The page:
“The dewdrop fulfills the Lord’s will as much as the thunderstorm.” Anon
Recently I used the Brazilian expression, “If you don’t have a dog, you hunt with a cat.” I referred to watering my garden with a hose when it needed a big rain. This Brazilian expression and many others are full of “spice and emotion” for they communicate so vividly. They picture a people with quick minds and a good bit of humour.
You’ll hear the expressions in a work group–this one building a church in Minas Gerais.
We might respond to a far-out story with “You’re kidding” while Brazilians might say, “Fala sério” which means, “You’ve got to be joking.” Those words have a funny tone to them while “I can’t believe it” is more factual.
There are hundreds of saying but I’ll mention a few that I have used.“A grama é sempre mais verde do lado do vizinho-The grass is always greener on your neighbor’s yard.”
“Cada macaco no seu galho—Each monkey has its own branch.” “Um gato escaldado tem medo de agua fria—A scalded cat is afraid of cold water.” “Deus escreve por linhas tortas—God writes straight with twisted lines.” “Esmola demais, o santo desconfia—Too many alms and the saint is suspicious.
Children pick up the sayings and love to have fun with each other as in this foto.
I thought this one was really good, “Não cutuque a onça com vara curta—Never poke a jaguar with a short stick.” That saying has meaning for me for I’ve poked a few jaguars in my day—and I still do.
And here are a few we ought to have in English: “Jogar o verde para colher maduro—Throw out (or offer) the green fruit and pick the ripe.” The real meaning is to say something you think is half-true so that another person tells you a secret.” Now an interesting one: a Brazilian does not die but he “buttons his jacket—abotoa o seu paletó
Or “Descascar o abacaxí—Peel the pineapple.” It means “To solve a tough problem.” That really makes sense for in Brazil when they say, “È um abacaxí” it means something is really a bad deal or a lemon.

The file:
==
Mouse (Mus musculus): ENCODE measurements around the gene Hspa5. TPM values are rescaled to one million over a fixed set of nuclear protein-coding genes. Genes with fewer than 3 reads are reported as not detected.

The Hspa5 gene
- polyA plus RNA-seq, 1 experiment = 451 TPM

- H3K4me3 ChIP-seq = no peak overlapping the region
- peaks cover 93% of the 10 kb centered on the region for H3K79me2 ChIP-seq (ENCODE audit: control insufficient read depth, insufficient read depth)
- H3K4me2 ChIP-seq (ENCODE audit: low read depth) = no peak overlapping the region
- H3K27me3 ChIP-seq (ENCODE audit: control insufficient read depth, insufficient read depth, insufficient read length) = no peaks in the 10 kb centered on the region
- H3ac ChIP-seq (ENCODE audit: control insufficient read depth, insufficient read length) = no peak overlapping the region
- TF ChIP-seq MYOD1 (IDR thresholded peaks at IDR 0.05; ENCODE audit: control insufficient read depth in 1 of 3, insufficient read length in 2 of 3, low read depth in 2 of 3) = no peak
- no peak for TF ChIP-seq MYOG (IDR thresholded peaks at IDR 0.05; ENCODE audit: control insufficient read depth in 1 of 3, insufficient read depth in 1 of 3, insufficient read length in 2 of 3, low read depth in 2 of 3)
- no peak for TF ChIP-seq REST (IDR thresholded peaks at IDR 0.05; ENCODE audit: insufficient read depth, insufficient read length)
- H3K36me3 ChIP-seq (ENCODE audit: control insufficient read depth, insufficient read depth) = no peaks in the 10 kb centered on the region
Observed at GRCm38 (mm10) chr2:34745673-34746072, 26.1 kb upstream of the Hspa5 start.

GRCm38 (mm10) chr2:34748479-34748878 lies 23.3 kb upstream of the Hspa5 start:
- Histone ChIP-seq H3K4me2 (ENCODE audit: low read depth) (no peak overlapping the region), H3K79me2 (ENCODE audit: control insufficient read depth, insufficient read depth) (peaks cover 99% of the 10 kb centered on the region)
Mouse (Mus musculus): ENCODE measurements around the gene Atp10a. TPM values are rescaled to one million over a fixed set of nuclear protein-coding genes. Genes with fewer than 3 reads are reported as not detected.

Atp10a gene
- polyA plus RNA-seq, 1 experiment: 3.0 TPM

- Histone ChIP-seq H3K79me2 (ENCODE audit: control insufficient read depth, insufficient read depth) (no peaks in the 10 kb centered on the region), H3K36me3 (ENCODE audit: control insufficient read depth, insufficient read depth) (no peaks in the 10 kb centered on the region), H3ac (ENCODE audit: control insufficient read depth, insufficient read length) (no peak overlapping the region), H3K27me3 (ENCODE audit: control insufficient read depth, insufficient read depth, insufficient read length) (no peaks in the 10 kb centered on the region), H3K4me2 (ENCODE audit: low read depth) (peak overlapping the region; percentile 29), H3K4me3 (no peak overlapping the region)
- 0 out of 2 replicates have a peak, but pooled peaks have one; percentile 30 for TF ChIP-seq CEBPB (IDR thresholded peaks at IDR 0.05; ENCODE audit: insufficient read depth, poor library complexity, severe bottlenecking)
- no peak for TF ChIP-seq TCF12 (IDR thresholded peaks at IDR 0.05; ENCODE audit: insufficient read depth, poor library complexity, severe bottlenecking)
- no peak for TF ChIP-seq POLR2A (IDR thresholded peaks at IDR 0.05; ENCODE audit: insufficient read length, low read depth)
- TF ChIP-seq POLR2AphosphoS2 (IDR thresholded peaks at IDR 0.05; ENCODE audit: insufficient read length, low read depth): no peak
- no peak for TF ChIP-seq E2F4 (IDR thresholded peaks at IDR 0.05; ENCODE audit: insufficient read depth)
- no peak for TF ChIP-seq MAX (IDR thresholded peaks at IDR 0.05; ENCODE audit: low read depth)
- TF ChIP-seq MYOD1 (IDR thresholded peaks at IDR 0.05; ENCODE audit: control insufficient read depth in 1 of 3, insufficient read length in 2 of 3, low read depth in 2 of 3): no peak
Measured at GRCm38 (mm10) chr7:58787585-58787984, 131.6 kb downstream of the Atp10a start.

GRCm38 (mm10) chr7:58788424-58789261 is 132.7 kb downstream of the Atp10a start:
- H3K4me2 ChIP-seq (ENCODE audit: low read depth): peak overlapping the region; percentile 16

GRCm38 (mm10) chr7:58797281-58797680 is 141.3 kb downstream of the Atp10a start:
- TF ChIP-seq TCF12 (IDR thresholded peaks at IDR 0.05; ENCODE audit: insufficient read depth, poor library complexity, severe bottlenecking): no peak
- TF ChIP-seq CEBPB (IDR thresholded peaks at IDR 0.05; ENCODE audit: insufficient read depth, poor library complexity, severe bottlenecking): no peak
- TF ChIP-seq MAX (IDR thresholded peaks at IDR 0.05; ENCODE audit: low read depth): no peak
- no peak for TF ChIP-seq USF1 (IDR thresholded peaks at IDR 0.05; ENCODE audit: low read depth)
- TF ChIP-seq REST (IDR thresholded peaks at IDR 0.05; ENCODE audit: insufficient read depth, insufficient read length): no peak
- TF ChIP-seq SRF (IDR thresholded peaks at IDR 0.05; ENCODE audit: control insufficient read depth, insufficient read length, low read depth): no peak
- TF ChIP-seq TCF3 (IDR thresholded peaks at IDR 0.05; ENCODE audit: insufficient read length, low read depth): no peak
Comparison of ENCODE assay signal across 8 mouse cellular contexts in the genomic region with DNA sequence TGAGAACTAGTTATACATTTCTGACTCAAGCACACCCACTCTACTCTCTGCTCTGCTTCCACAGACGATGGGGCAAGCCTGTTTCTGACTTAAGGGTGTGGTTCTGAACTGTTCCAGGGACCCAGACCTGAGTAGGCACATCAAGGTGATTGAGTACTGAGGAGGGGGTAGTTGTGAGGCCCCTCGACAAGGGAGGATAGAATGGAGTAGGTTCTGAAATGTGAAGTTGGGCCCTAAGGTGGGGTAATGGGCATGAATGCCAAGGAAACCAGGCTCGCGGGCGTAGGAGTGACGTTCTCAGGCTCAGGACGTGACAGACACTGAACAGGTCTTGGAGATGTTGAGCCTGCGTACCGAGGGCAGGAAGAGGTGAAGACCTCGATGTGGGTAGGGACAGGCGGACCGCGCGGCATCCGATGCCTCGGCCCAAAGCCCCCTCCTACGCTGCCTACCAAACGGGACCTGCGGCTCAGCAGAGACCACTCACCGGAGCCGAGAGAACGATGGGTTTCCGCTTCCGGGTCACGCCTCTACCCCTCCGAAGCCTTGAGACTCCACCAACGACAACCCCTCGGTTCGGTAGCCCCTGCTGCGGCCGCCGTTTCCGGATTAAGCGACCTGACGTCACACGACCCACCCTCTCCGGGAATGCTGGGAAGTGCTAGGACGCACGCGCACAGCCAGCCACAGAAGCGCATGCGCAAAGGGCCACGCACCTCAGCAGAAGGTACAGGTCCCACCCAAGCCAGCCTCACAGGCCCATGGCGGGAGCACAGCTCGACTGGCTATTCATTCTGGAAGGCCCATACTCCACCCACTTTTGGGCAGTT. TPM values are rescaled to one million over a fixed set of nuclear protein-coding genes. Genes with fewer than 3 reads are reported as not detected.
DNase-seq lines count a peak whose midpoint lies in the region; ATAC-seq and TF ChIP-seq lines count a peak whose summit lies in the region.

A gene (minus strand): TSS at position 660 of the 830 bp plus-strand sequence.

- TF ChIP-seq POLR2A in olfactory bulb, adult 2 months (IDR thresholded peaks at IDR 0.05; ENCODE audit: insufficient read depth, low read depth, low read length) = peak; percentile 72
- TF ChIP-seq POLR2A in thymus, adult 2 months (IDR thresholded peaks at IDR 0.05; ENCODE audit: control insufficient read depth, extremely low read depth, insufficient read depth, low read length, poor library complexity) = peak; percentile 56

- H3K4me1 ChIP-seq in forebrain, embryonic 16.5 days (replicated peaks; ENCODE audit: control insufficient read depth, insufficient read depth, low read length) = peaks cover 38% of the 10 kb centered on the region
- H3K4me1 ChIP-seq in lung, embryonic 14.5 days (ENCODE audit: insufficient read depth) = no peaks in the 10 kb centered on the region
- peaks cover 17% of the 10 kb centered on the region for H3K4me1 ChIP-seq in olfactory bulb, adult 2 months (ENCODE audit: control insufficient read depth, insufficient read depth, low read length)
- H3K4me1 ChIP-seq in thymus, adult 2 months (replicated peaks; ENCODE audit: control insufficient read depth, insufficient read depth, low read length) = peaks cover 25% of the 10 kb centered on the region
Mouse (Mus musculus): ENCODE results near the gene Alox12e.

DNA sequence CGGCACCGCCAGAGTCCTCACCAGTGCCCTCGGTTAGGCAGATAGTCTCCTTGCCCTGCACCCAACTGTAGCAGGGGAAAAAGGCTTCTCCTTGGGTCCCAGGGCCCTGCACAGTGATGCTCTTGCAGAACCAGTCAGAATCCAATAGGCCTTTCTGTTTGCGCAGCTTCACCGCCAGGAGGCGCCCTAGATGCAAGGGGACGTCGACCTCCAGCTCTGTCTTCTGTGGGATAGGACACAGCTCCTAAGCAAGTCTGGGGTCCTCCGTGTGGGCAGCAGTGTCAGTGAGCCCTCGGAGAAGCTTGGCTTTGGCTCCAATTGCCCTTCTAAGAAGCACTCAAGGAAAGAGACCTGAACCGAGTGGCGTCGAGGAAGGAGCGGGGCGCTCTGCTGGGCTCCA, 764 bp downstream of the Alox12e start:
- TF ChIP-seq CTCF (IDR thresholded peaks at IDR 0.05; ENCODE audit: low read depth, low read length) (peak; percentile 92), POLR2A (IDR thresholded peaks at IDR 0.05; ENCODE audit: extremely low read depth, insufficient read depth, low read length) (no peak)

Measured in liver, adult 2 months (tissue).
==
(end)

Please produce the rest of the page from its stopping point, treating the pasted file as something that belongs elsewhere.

Children pick up sayings so easily and they love choirs and putting on plays.
How about this, “Quem não chora, não mama. The one who doesn’t cry, doesn’t suckle.” A Brazilian does not let his hair down but he “Solta a franga” releases the chicken. If a Brazilian is wasting time, he “Ensaca a fumaça” meaning he puts smoke in a sack.
The Brazilians have an endless number of expressions that give a quick insight to a situation. The same goes for the Christian faith. Some scripture verses summarize so well the salvation that Jesus offers. As a teen, when I was sensing the great weight of sin in my life, at a church camp hope came to me through this verse, “Him that cometh unto me I will in no wise cast out.” John 6:37. I suppose I was no worse than most teens but I felt the wrath of God for my failure to live for Him. That verse gave me hope.
Then in Brazil there was a key verse that I am sure often came up in my preaching, “There is no other name under heaven by which we might be saved…” Acts 4:12. In Brazil as in other places around the world, faith often focused on other things and persons than Jesus, the Saviour. That verse provides hope that goes beyond this life.
Then there is the verse in John 3:16 that says so much. I don’t need to write it down for I suppose you may know it by heart. But here it is, “For God so loved the world that he gave his only begotten son that whosoever believes in him should not perish but have everlasting life.” That truth offers insight and hope beyond any saying no matter the country or culture.